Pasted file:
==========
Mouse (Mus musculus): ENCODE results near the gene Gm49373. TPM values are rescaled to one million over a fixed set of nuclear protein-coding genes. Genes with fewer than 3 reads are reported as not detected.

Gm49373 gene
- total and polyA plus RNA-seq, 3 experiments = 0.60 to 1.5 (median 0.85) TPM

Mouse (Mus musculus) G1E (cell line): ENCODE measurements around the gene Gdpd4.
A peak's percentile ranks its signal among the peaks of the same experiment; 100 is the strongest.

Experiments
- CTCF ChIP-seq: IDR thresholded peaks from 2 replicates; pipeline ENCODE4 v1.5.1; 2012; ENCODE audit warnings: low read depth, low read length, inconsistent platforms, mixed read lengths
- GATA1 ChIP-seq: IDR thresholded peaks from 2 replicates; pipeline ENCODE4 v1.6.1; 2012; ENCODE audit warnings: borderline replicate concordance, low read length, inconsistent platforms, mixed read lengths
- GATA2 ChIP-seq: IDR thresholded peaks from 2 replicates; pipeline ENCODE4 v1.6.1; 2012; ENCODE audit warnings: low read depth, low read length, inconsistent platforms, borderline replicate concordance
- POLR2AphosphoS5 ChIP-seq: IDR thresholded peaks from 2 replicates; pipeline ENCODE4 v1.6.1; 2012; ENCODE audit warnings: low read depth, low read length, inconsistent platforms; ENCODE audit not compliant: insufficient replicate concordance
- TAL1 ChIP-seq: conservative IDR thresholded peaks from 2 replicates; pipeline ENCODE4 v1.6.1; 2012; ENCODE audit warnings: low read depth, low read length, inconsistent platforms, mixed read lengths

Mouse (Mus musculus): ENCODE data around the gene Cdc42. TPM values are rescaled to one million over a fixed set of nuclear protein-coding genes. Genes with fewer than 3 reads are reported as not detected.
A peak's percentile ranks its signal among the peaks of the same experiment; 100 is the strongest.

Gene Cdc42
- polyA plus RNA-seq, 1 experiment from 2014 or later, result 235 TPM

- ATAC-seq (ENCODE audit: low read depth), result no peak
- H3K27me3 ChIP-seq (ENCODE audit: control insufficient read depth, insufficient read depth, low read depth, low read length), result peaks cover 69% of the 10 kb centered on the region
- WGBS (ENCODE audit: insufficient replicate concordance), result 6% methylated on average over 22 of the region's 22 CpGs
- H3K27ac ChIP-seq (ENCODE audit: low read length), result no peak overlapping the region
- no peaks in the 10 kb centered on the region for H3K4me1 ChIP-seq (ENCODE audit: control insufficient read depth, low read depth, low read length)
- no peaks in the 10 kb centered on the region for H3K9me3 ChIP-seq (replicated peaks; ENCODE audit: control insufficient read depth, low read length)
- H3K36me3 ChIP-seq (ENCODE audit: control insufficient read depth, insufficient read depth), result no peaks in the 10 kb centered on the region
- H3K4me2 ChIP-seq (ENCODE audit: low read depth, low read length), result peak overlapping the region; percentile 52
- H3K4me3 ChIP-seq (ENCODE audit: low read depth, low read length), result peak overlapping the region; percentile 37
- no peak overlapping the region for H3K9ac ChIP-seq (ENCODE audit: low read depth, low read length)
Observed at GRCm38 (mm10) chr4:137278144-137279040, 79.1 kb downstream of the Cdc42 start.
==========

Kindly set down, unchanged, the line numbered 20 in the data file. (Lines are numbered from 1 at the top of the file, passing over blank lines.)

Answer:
- no peaks in the 10 kb centered on the region for H3K4me1 ChIP-seq (ENCODE audit: control insufficient read depth, low read depth, low read length)